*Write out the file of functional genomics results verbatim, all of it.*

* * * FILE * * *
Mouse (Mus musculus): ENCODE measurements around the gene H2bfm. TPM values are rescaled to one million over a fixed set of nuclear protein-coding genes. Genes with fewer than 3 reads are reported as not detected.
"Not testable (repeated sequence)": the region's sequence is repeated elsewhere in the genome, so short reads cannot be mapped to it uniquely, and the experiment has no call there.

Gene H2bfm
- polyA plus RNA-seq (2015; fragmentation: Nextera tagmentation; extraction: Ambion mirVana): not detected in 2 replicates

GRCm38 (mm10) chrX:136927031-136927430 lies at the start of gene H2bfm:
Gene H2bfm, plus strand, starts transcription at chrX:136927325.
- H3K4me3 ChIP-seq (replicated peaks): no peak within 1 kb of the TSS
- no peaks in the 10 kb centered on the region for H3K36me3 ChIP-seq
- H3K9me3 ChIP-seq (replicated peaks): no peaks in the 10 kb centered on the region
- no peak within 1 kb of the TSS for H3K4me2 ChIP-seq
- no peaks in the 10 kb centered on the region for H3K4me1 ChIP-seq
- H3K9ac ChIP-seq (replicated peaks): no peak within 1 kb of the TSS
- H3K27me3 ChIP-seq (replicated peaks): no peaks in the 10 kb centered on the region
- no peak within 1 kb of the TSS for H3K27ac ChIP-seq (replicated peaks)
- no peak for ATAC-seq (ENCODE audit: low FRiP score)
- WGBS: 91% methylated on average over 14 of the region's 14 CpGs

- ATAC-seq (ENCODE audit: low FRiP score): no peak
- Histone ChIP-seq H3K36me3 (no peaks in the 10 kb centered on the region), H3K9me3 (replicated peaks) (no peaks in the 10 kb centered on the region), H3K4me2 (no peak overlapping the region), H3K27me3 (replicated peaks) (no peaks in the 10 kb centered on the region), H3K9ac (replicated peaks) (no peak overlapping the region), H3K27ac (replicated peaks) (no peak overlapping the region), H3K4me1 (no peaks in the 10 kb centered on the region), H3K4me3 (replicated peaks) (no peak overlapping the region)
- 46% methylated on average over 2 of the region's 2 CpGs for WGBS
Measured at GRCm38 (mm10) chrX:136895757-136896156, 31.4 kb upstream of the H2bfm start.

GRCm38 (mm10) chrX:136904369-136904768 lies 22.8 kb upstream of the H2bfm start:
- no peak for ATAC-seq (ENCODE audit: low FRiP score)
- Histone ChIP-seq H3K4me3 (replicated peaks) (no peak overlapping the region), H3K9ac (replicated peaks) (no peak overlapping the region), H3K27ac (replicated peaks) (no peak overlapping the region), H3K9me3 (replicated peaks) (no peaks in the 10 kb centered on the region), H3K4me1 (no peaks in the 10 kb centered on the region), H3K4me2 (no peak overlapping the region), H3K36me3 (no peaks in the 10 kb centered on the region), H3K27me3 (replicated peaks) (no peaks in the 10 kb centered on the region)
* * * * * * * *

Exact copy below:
Mouse (Mus musculus): ENCODE measurements around the gene H2bfm. TPM values are rescaled to one million over a fixed set of nuclear protein-coding genes. Genes with fewer than 3 reads are reported as not detected.
"Not testable (repeated sequence)": the region's sequence is repeated elsewhere in the genome, so short reads cannot be mapped to it uniquely, and the experiment has no call there.

Gene H2bfm
- polyA plus RNA-seq (2015; fragmentation: Nextera tagmentation; extraction: Ambion mirVana): not detected in 2 replicates

GRCm38 (mm10) chrX:136927031-136927430 lies at the start of gene H2bfm:
Gene H2bfm, plus strand, starts transcription at chrX:136927325.
- H3K4me3 ChIP-seq (replicated peaks): no peak within 1 kb of the TSS
- no peaks in the 10 kb centered on the region for H3K36me3 ChIP-seq
- H3K9me3 ChIP-seq (replicated peaks): no peaks in the 10 kb centered on the region
- no peak within 1 kb of the TSS for H3K4me2 ChIP-seq
- no peaks in the 10 kb centered on the region for H3K4me1 ChIP-seq
- H3K9ac ChIP-seq (replicated peaks): no peak within 1 kb of the TSS
- H3K27me3 ChIP-seq (replicated peaks): no peaks in the 10 kb centered on the region
- no peak within 1 kb of the TSS for H3K27ac ChIP-seq (replicated peaks)
- no peak for ATAC-seq (ENCODE audit: low FRiP score)
- WGBS: 91% methylated on average over 14 of the region's 14 CpGs

- ATAC-seq (ENCODE audit: low FRiP score): no peak
- Histone ChIP-seq H3K36me3 (no peaks in the 10 kb centered on the region), H3K9me3 (replicated peaks) (no peaks in the 10 kb centered on the region), H3K4me2 (no peak overlapping the region), H3K27me3 (replicated peaks) (no peaks in the 10 kb centered on the region), H3K9ac (replicated peaks) (no peak overlapping the region), H3K27ac (replicated peaks) (no peak overlapping the region), H3K4me1 (no peaks in the 10 kb centered on the region), H3K4me3 (replicated peaks) (no peak overlapping the region)
- 46% methylated on average over 2 of the region's 2 CpGs for WGBS
Measured at GRCm38 (mm10) chrX:136895757-136896156, 31.4 kb upstream of the H2bfm start.

GRCm38 (mm10) chrX:136904369-136904768 lies 22.8 kb upstream of the H2bfm start:
- no peak for ATAC-seq (ENCODE audit: low FRiP score)
- Histone ChIP-seq H3K4me3 (replicated peaks) (no peak overlapping the region), H3K9ac (replicated peaks) (no peak overlapping the region), H3K27ac (replicated peaks) (no peak overlapping the region), H3K9me3 (replicated peaks) (no peaks in the 10 kb centered on the region), H3K4me1 (no peaks in the 10 kb centered on the region), H3K4me2 (no peak overlapping the region), H3K36me3 (no peaks in the 10 kb centered on the region), H3K27me3 (replicated peaks) (no peaks in the 10 kb centered on the region)